Is the Missing Middle a Missing Link?

Our schools are reflections of our community and right now, our schools are  unbalanced.

On July 24, 2017, the Planning Committee invited Steve Clarke, Assistant Superintendent of Teaching and Learning for Bellingham Public Schools (BPS), to discuss the impacts of Bellingham’s growth on schools.

Two major impacts are overcrowding of north end schools and socioeconomic imbalances across schools. Currently the district is in the process of redrawing school boundaries in efforts to re-balance class sizes and diversity in schools. The Bellingham community values public education, and its neighborhood schools are part of Bellingham’s valued character. BPS are guided by the Bellingham Promise. The Promise strives to create schools where children are loved, recognizes that diversity enhances a strong and healthy community and works toward ensuring every child has what they need to succeed. Currently about 40% of students are living at or below the poverty line.

Few schools reflect the demographic with some elementary school serving 80% students experiencing poverty and others less than 20%.

Lack of economic diversity in neighborhoods is reflected in neighborhood schools, creating significant challenges for BPS to fulfill the Promise. It was the conclusion of the Planning Committee that redrawing the school lines alone will not solve BPS current and future concerns.

Is the ‘missing middle’ the missing link?

On August 14, 2017, the Planning Committee took a deeper dive into the ‘missing middle’, and if it may be the missing link to the long-term health and sustainability of our community.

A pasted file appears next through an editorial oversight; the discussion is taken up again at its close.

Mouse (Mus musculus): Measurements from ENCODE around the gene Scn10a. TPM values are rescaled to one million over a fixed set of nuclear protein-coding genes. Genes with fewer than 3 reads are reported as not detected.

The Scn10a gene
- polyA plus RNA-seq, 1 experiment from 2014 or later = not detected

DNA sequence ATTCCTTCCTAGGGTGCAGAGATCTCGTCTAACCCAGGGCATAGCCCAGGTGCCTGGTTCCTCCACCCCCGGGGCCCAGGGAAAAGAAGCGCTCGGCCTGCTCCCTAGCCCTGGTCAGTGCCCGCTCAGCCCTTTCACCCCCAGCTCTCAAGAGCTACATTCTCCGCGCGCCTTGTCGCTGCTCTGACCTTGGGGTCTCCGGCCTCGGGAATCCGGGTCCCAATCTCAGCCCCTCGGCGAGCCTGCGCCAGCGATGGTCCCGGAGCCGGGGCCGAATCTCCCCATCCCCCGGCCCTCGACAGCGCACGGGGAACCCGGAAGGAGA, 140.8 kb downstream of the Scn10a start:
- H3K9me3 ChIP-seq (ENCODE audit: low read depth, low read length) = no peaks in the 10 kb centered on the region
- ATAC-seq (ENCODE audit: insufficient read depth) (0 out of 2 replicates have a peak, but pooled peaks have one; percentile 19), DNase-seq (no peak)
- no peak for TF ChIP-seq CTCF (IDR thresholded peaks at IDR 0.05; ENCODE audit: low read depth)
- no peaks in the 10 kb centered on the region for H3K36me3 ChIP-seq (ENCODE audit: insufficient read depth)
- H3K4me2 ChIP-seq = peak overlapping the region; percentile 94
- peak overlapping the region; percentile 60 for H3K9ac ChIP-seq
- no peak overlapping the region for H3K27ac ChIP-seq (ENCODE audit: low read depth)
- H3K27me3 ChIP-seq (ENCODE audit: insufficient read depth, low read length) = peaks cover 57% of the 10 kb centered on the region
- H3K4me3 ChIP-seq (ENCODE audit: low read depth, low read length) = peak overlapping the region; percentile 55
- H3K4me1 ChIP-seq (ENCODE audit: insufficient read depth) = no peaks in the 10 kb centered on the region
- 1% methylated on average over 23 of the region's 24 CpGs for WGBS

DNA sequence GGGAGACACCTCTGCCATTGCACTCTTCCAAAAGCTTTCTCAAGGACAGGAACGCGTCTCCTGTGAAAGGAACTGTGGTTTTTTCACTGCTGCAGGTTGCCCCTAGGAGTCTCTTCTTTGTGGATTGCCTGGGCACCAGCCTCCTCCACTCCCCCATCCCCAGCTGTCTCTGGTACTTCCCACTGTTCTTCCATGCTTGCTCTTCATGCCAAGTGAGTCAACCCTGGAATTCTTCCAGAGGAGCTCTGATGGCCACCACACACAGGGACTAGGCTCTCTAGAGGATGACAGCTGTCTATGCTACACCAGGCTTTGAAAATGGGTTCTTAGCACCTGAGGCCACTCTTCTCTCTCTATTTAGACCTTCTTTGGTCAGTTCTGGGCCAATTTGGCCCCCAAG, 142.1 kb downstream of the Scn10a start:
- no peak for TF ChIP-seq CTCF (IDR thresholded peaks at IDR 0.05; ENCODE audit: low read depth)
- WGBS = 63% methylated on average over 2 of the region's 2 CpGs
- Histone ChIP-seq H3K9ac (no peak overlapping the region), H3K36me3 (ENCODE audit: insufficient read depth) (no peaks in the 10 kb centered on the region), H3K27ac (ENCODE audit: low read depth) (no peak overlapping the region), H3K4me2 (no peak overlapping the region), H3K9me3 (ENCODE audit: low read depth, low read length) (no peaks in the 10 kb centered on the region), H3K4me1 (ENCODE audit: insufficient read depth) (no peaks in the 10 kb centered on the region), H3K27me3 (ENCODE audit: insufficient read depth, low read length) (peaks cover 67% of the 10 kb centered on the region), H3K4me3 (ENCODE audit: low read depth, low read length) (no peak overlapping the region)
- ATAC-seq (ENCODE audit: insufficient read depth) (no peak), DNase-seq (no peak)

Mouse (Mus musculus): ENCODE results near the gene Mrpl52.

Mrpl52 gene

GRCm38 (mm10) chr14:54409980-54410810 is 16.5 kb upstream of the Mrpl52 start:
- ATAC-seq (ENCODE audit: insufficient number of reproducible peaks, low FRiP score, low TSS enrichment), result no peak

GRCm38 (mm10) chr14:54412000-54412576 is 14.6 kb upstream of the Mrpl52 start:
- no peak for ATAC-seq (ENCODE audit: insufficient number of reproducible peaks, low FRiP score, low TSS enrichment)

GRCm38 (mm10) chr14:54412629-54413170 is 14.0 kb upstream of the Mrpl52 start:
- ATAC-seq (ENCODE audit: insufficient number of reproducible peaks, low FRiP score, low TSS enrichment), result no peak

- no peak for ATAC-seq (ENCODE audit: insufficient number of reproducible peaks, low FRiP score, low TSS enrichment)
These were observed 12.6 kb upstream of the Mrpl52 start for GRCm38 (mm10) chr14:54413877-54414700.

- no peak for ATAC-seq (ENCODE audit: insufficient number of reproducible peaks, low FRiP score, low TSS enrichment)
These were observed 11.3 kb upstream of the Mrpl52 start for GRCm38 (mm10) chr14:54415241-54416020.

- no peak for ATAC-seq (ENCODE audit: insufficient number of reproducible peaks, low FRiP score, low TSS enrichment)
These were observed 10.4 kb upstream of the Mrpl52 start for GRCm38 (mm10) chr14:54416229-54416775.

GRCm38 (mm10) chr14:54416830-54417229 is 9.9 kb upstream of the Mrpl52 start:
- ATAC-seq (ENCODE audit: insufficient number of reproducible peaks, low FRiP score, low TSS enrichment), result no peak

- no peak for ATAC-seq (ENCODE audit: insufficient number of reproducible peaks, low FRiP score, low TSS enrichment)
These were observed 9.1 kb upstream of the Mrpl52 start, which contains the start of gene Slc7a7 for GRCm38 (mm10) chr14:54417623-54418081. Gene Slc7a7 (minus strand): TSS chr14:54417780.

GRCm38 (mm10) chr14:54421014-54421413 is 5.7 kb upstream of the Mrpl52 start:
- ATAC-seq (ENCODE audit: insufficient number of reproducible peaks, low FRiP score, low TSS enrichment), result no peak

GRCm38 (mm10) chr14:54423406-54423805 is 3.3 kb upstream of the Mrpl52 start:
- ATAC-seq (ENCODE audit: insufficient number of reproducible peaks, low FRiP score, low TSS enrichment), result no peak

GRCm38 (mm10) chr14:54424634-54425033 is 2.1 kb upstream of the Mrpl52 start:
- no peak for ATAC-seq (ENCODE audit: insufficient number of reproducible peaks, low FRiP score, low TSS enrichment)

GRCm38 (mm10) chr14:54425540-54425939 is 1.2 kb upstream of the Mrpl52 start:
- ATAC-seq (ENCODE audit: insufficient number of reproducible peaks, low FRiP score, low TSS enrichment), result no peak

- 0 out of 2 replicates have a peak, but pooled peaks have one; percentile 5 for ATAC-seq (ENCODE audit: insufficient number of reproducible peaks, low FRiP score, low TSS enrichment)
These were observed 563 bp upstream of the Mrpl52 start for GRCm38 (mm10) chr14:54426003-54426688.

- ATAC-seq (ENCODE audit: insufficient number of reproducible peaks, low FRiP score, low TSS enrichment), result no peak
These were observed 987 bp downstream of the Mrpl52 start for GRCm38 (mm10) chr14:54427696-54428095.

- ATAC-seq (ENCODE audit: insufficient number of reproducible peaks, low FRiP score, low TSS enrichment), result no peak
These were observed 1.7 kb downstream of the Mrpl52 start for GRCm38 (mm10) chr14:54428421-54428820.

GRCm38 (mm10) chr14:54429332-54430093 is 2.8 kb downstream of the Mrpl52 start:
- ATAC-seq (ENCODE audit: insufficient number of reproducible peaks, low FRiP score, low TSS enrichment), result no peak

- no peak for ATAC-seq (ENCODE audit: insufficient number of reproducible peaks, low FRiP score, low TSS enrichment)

Missing middle housing refers to a range of multi-unit or clustered housing types compatible in scale with single-family homes that help meet the growing demand for walkable urban living. Examples include carriage houses, duplexes, triplexes, tiny homes, small lot homes, live/work units, and cottage housing.

Missing middle housing provides more housing options for community members across a range of incomes and lifestyles by filling the gap between apartments and single-family homes.

This type of housing is prevalent in many of Bellingham’s neighborhoods because communities across the country used to be organized into and developed around mixed-use, walkable neighborhoods. Zoning ordinances of the 20th century led to the segregation of uses and prohibition of building many of these housing forms in single-family neighborhoods.

If it was determined inappropriate for us to discriminate based on someone’s race and race and socioeconomic class are highly intertwined, then why do we perpetuate and allow discrimination by class?

Over the past few decades, communities have started looking again to small-scale, well-designed housing in urban areas as a growth strategy that meets many economic, social and environmental goals. Economic benefits include the efficient use of land and resources by developing in areas served by existing infrastructure and focusing limited funds on improving existing areas. A social benefit includes fostering equitable communities by increasing diverse housing types, creating the opportunity for a diversity of people to live in neighborhoods with good schools, parks and amenities.

Our built environment must evolve to reflect our values of equity and inclusion.

Lastly, environmental benefits of missing middle housing include protection of open spaces and rural lands outside the City limits and encouragement of alternative modes of transportation, including more robust public transit. The City’s Infill Housing Toolkit, which includes housing forms synonymous with the missing middle, was originally intended to implement the housing and infill goals from the City’s 2006 Comprehensive Plan. However, in 2009 the ordinance passed by City Council only allowed the Toolkit to be used in multifamily zones and in single family zones that were annexed after 1990’s.

Where can you build the missing middle in Bellingham?

The white areas on the link below currently only allow for development of a single family detached home and in some cases an attached accessory dwelling unit (A-ADU). The legend explains what housing the colors represent for other areas. InfillToolKit_Allowed (1)

Resources I find helpful

Missing Middle resources

Impacts of Zoning on Communities–%20racialoriginsofzoning.pdf